Title of Project

Cranberries: The Use of a Naturally Occurring Compound to Fight against Periodontopathogens

Researcher Information

Debbie L. Darius

Project Type

Event

Start Date

30-3-2007 12:00 AM

End Date

30-3-2007 12:00 AM

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Mar 30th, 12:00 AM Mar 30th, 12:00 AM

Cranberries: The Use of a Naturally Occurring Compound to Fight against Periodontopathogens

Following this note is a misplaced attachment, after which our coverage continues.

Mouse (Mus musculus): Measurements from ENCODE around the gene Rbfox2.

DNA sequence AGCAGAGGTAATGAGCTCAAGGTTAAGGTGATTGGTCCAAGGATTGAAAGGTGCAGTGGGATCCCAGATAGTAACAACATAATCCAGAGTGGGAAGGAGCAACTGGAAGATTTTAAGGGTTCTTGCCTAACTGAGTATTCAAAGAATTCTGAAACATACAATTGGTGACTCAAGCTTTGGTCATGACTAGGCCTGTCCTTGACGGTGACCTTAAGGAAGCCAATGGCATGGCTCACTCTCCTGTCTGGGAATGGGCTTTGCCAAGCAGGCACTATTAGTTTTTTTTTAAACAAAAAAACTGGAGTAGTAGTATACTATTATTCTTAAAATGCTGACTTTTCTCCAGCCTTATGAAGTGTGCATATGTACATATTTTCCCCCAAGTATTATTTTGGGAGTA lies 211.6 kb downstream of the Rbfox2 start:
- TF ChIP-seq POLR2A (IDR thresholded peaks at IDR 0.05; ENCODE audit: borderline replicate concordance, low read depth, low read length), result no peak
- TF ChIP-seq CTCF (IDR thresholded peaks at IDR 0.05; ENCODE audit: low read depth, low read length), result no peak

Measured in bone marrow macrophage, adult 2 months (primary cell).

This literature review focuses on the use of a naturally occurring compound found in cranberries (proanthocyanidins) to fight against periodontopathogens and thus the development of periodontal disease. Periodontopathogens and their invasion in gingival tissues and periodontium is the usual cause of periodontitis. Oral microorganisms coaggregate to become major bacterial complexes, allowing their proteases to digest similar components of the gingival crevicular fluid located in subgingival sites. The most common microbe associated with this disease is P. gingivaliswhere its proteolytic enzymes gingipains and dipeptidyl peptidases IV break down collagen and create large supplements of iron for the bacteria. However, recent studies have suggested the polyphenolic compound, proanthocyanidins, may inhibit the proteolytic activity of these bacterial complexes and compromise the growth and life span of the periodontopathogens. Further experiments have extracted non-dialysable material from cranberries and applied it to various bacterial cultures to analyze its effects on bacterial cell adherence to host cells and proteolytic activity. Thus, raw cranberries are believed to contain a potential compound that can be used as a preferred alternative treatment for periodontitis.